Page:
Some victims are frightened by their own anger. They are afraid that if they start to express their anger, it will be so strong that they will do something violent.
Many children who are the victims of sexual abuse feel fear. There are many things to fear. The child may be afraid of being hurt by the abuser, especially if the abuser threatens this. The child may fear that he or she has been physically damaged in some way by the sexual abuse. The child may be afraid of not being believed if he or she does tell someone about the abuse. The child may be afraid of some harm coming to the offender or to someone else in the family if the abuse is discovered.
The child may be afraid the family will break up or may be afraid of losing the friendship and love of the abuser or of another family member. The child may be afraid of being blamed for the abuse. The child may be afraid of being arrested or punished for having done something wrong. The child may be afraid of having to talk to strangers about the abuse or of testifying in court if charges are filed against the abuser. The child may be frightened of being abused again.
Sometimes there are so many fears that the child begins to feel fearful all the time without being able to identify exactly what it is that is feared. This constant unidentified fear makes life very difficult for the child. Sometimes these feelings of fear and anxiety stay with the victim for a long time.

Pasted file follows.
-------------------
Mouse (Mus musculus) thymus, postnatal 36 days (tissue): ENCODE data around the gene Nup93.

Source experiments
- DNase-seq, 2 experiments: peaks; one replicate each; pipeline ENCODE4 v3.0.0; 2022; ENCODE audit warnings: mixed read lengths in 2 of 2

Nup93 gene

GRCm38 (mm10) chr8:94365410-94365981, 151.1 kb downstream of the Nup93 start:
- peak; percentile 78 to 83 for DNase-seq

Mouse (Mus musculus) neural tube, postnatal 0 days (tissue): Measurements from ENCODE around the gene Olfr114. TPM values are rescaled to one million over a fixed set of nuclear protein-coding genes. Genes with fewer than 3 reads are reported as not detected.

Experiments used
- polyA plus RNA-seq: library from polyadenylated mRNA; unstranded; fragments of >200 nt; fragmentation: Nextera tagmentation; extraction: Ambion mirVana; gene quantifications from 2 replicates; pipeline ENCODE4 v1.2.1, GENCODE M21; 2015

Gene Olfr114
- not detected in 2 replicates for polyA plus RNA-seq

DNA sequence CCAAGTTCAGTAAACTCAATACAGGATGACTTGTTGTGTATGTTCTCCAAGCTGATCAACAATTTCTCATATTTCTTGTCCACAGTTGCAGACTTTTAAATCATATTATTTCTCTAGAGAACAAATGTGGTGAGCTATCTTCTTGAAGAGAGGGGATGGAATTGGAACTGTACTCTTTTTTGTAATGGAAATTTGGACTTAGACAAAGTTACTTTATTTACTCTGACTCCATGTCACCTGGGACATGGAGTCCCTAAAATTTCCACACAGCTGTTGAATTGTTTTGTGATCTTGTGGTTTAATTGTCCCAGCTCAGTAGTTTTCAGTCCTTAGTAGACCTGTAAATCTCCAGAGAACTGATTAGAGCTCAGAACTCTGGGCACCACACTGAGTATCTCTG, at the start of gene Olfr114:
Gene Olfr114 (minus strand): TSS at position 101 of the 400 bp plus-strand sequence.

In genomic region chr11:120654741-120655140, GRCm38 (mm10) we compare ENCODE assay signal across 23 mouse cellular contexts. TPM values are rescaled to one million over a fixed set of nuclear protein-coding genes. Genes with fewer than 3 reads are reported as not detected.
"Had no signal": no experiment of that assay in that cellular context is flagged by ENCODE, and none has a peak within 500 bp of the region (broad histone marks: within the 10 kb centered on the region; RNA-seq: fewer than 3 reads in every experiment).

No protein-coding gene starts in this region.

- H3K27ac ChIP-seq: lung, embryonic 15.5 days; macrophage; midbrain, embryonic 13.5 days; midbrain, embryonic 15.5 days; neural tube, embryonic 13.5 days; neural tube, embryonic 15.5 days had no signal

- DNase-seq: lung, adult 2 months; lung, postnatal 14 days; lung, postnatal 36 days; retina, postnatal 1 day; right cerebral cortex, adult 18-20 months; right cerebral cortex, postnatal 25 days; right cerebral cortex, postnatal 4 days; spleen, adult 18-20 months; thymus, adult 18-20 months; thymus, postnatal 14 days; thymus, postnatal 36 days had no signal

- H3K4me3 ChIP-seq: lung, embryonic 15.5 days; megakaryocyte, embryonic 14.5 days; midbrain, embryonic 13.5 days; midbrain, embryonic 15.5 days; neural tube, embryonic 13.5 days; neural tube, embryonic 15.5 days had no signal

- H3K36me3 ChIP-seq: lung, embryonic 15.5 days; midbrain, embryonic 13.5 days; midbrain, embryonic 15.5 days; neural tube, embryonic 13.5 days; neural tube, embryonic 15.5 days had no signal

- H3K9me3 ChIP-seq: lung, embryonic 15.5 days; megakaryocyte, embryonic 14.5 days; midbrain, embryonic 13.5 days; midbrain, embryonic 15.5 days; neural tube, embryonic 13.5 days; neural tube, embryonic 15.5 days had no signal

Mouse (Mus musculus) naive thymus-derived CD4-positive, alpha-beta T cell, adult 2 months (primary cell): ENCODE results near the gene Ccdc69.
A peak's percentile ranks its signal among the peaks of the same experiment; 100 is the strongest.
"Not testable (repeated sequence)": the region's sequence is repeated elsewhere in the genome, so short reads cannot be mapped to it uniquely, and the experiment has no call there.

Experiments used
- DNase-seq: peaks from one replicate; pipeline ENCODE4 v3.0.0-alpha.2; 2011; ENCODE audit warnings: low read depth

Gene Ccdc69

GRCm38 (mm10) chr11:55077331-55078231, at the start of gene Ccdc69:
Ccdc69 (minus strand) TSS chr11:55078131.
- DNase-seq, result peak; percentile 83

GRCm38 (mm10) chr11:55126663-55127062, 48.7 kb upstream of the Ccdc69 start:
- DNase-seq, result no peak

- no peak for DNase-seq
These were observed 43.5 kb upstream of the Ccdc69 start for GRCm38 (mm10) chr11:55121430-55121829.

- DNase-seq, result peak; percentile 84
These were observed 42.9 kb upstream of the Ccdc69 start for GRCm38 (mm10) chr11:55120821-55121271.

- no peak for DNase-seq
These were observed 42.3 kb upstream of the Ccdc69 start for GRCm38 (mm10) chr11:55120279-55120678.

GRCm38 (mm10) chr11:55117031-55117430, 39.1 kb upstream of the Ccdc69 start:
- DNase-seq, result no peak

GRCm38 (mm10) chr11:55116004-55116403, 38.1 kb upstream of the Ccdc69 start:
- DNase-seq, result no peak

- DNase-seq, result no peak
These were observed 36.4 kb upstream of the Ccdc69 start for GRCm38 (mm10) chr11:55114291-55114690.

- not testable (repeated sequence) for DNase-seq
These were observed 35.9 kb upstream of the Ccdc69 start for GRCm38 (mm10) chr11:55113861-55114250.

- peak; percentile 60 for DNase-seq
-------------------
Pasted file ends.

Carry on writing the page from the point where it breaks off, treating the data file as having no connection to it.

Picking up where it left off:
Shame is another emotion the child victim often feels. He or she may feel "dirty." The victim may feel he or she is the only person such a thing has ever happened to and that he or she is different from everyone else. The victim fears that other people will find out how different, or how dirty, or how bad he or she really is. The victim believes no one would like or care about him or her if anyone knew about the sexual abuse.
The child victim of sexual abuse frequently feels guilty for what is happening. The victim may believe that the sexual abuse is his or her fault. This is especially true if the abuse was ever pleasurable or if the abuser gave the child special rewards. The victim may believe that he or she did something to bring on the abuse or feel guilty because he or she did not try hard enough to stop the abuse. The victim may feel guilty for any good feelings toward the abuser or for bad feelings toward family members who were not helpful enough.
If the victim does report the abuse, many of the results can cause feelings of guilt in the victim. Sometimes the abuser is put in prison. Other times, when the abuser is a parent, the marriage may end in divorce and the family may be split up. The victim often feels guilty, believing that he or she has caused all of this to happen. This is especially true if other family members blame the victim.
All of these emotions are common reactions of children who have been sexually abused. Have you felt any of these emotions? Do you worry about having these emotions? Each person has a right to his or her own feelings. All of these emotions, and many others, are normal reactions to sexual abuse.
Other problems, in addition to strong and unpleasant emotions, can also result from child sexual abuse.
To learn more about these and other effects of Child Sexual Abuse on the victim and the victim's family, including
The three stages of healing: Crisis, Suffering, Resolution
Difficulties preventing recovery . . .
also available as ebooks . . .
© Cleanan Press, Inc. 2004-2011